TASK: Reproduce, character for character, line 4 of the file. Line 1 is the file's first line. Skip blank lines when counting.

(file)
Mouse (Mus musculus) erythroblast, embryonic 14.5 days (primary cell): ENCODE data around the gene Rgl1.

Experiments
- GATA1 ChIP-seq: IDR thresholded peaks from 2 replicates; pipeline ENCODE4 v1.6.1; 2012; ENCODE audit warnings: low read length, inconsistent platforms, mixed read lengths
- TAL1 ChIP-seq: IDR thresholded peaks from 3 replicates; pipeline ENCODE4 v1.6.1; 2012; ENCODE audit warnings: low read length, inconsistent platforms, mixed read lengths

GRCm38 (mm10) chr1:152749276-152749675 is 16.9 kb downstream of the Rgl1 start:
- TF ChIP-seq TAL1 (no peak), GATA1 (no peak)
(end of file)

- TAL1 ChIP-seq: IDR thresholded peaks from 3 replicates; pipeline ENCODE4 v1.6.1; 2012; ENCODE audit warnings: low read length, inconsistent platforms, mixed read lengths